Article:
Every business should have one!
Mentoring has never been an option for me, it has always been an essential part of how I work. The only time I was ever confused about what I needed was when I was first told by a boss that it would be good to find a mentor. The internet wasn’t in full use at that time, so I couldn’t even google to find out what a mentor was or did. So I did what seemed logical to me at that time and I contacted someone who worked in a senior role in the same company and asked them to be my mentor. She agreed, we met and she confessed she didn’t know what a mentor did and had never been asked to be one before. So while it was a case of the blind leading the blind, she provided me with some helpful steer and insight when I shared my aspirations and plans. Although it felt like I was out of my depth or dangling from a rope at times, I had someone by my side.
Whether you run your own business or you are employed, mentorship is invaluable. I now take a different approach to finding a mentor, in that I identify the shortfalls in my business and then I seek out mentors who can assist me in filling the gaps. As a mentor for many individuals and businesses myself, I know how to identify what I require for my own business, but I appreciate not everyone has knowledge of how to do this themselves. A core part of mentoring a business is helping them to identify their specific requirements for mentoring and this is something I always undertake thoroughly. There is no other way of ensuring your work with them is adequately tailored. This is not a time for generic advice which can be accessed from books and online courses.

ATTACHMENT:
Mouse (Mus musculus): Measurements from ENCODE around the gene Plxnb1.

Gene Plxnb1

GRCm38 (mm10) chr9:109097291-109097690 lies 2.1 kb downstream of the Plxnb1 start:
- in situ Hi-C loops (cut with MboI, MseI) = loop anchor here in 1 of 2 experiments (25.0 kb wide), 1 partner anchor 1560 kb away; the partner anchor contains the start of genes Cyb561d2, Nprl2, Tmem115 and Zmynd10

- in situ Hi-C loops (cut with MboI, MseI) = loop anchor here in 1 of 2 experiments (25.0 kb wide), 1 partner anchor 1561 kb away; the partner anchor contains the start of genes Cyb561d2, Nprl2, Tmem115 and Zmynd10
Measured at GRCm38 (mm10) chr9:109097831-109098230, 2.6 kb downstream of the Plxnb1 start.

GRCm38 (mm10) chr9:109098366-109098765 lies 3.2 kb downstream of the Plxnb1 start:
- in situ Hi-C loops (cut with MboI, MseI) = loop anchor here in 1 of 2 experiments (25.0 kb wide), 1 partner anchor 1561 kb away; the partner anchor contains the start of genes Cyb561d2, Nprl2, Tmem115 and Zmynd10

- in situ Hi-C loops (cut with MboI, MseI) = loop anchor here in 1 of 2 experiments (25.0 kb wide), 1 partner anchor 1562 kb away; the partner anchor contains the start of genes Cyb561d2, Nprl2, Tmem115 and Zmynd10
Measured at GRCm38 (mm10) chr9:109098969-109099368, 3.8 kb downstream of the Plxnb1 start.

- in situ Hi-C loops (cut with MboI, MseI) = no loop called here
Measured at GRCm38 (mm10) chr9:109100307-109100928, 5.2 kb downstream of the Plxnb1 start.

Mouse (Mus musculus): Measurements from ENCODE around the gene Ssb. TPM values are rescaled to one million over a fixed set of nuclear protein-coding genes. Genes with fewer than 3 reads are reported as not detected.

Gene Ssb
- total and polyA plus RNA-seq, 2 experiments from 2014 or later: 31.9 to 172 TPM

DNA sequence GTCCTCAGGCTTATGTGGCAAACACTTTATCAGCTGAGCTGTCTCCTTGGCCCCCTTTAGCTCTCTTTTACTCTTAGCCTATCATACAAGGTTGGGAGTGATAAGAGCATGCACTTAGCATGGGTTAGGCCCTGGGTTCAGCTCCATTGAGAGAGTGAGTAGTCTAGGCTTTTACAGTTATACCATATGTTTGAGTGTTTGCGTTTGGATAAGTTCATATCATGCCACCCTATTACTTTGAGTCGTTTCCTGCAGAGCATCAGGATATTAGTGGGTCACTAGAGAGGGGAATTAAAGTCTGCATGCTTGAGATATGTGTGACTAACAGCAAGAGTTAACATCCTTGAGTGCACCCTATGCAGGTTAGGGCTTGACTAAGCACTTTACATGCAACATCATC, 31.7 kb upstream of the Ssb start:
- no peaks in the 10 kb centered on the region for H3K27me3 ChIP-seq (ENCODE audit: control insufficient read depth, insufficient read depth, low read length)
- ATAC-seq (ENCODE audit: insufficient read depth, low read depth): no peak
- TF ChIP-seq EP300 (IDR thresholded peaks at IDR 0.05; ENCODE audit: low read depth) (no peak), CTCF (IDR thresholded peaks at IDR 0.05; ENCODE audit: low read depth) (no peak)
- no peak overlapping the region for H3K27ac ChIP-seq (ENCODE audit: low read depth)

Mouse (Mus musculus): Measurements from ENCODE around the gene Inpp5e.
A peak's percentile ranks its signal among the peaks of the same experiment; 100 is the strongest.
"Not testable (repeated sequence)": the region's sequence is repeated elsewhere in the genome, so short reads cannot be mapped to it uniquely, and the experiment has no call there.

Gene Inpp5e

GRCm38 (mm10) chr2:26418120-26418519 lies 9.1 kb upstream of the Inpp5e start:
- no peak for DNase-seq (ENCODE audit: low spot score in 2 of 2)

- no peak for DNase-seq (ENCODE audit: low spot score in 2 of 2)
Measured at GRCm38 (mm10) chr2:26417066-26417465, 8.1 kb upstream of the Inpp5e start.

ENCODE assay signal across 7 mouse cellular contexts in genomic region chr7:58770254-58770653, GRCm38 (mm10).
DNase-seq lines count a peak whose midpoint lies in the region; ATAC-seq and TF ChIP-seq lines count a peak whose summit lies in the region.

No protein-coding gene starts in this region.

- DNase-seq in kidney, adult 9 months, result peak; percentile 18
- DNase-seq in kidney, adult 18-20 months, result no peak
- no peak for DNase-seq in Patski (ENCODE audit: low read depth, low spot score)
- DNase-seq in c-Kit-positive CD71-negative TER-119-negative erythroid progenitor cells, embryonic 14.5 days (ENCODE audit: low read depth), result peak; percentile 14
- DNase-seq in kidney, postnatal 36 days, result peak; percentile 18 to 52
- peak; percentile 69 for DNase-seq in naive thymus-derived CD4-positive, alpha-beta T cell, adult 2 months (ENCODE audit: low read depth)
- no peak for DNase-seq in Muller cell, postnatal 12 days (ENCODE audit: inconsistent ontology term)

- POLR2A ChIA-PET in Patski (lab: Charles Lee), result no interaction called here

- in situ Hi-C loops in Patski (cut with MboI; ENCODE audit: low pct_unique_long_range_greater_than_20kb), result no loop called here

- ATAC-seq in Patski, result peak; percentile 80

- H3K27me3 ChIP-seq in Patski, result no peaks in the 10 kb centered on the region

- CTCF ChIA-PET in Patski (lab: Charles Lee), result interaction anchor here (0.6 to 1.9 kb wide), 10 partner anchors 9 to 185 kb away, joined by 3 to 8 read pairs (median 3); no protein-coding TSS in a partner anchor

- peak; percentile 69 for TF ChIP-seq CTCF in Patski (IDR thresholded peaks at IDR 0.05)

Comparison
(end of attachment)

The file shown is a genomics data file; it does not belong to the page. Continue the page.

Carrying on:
Depending on the mentor you work with will determine what specialist skills they share with you in addition to the basics. However, it is probably fair to have some core expectations from your mentor. These are likely to include helping you to:
(1) Identify and address gaps
Review current activity and address any shortfalls in knowledge, experience or support
(2) Understand your challenges and the context in which you are working
Be clear on the challenges you address, the unmet needs elsewhere you can fulfil and the context in which you have to operate
(3) Access tailored help and support
Mentoring should be matched to your requirements to provide expertise, feedback, insight and steer on the next steps. This includes your mentor referring you to others in their network as required.
(4) Be focused
Creating focus and setting priorities by working on your business and, in my language, the impact you are developing.
(5) Plan and take action
Plan next steps, commit to activity and be accountable
In addition to the above list, my own speciality, helping people to be an impact player in business, involves you being supported to:
(6) Know your value
Reduce overwhelm, feeling stuck and reconnect with the value you already connect for others
(7) Reflect and learn
Participate in exercises to gain insight from yourself and others to inform strategies and plans
(8) Demonstrate your value
Determine the best way to demonstrate the value of your contribution for scale and to maximise opportunities
(9) Build all the foundations for impact
I am writing a book to go through these in detail, the qualities every impact player in business display and these are, not surprisingly, many of the things I share in my blog.
Running your business or team can be a lonely place and peer support is another valuable asset within your support network. However, a mentor will keep you focused, on track and connected to a wider network of expertise tailored to your needs at any one time. Can you afford to be without one?